The book is very wholistic in its approach to educating the reader. It provides a well-written overview of JavaEE and HTTP in Chapter 2. And whenever it mentions a technology that Tomcat uses in some way, it immediately gives a brief overview of that technology. I found this helpful because it gave me the knowledge I needed to continue reading without having to switch to a search engine. For example, in Chapter 5, when discussing the JNDI functionality that Tomcat comes packaged with, the book pauses for a moment to explain the basic concepts of JNDI itself. The book will also often describe the historical origins of the technology, like in Chapter 1, where it discusses the origins of Ant (spoiler alert: it was created as a custom build system for Tomcat).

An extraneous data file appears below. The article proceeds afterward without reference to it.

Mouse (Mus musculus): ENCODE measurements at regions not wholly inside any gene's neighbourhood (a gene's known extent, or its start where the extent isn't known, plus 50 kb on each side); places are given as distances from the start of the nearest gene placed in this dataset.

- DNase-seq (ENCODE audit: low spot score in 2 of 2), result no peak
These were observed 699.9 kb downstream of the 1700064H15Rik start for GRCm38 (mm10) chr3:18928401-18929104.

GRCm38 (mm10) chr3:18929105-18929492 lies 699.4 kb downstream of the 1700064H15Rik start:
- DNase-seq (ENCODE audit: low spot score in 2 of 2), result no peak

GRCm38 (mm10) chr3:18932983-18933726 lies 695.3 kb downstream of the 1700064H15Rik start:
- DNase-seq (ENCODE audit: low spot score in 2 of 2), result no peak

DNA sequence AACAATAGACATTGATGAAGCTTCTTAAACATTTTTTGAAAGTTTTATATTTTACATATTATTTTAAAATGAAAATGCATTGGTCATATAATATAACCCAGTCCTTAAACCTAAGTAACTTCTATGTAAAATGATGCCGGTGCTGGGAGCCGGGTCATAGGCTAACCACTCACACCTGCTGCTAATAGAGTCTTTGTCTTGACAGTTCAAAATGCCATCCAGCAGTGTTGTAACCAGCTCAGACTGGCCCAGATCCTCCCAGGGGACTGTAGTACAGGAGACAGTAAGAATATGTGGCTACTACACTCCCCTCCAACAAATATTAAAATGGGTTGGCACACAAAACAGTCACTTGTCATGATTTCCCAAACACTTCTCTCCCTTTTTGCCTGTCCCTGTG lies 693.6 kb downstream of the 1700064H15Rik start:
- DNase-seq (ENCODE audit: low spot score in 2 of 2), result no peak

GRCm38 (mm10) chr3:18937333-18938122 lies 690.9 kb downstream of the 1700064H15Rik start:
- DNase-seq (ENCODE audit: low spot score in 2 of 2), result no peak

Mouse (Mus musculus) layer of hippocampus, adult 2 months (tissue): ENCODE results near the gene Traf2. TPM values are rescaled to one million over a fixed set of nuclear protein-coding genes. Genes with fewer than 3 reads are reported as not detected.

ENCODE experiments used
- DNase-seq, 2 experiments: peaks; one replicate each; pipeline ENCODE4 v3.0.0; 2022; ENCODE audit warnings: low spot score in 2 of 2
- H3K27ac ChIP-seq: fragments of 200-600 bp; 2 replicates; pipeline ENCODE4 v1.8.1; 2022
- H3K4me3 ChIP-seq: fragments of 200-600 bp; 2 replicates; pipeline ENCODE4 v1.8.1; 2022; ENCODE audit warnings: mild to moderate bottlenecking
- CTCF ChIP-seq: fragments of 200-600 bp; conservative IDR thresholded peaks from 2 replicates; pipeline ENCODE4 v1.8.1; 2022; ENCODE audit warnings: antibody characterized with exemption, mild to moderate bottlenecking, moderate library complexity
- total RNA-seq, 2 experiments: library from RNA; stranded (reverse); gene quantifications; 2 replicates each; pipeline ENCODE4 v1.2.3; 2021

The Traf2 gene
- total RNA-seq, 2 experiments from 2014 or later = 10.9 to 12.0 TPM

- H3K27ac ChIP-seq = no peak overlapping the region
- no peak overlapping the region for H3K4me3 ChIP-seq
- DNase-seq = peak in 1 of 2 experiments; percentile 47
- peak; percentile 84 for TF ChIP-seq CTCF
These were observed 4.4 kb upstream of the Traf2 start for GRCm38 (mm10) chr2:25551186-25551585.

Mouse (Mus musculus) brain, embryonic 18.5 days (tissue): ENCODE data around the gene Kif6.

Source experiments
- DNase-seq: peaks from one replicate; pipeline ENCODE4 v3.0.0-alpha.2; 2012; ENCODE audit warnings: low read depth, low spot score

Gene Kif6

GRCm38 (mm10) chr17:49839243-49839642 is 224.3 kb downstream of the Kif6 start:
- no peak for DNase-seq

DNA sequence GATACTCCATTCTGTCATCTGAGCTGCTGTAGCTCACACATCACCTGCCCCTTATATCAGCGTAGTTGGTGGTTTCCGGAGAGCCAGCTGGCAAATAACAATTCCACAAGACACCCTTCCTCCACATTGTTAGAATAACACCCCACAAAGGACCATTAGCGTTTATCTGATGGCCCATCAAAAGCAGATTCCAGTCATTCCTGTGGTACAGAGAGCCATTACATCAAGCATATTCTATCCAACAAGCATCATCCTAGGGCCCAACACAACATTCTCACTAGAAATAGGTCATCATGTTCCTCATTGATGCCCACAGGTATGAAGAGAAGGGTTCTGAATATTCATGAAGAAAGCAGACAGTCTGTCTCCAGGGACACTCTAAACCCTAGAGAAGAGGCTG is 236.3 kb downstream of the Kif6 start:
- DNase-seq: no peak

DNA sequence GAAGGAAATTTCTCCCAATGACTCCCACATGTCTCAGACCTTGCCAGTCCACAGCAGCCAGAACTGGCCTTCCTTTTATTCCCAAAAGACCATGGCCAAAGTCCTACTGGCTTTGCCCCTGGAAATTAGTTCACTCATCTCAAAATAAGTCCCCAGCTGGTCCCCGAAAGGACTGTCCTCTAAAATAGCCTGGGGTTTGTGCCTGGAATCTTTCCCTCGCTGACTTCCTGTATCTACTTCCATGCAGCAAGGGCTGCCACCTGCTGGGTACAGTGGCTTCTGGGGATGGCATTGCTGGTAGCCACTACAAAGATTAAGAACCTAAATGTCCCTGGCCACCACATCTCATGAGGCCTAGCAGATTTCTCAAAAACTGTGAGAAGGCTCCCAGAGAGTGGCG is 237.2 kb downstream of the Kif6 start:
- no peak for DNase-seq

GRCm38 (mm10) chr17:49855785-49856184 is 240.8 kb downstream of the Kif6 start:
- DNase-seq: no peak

The instructions for downloading the Tomcat source code and building it are very clear. It provides a specific branch you can checkout from the Tomcat Subversion server, which is the exact version of Tomcat that was used when writing the book. This allows you to follow along without worrying about dealing with differences between what you see in the code and what you see in the book. And it also includes instructions for getting the project properly configured with Eclipse.
The later chapters of the book go into a lot of detail about the various classes that make up the Tomcat source code, so be prepared for some serious code spelunking. Anyone who is interested in doing serious coding in the Tomcat codebase will gain a lot from these chapters.
I'd recommend this book to people who want to work on the Tomcat source code and need something to guide them through it. I'd also recommend the book to JavaEE developers who use Tomcat on a regular basis and who want to expand their knowledge.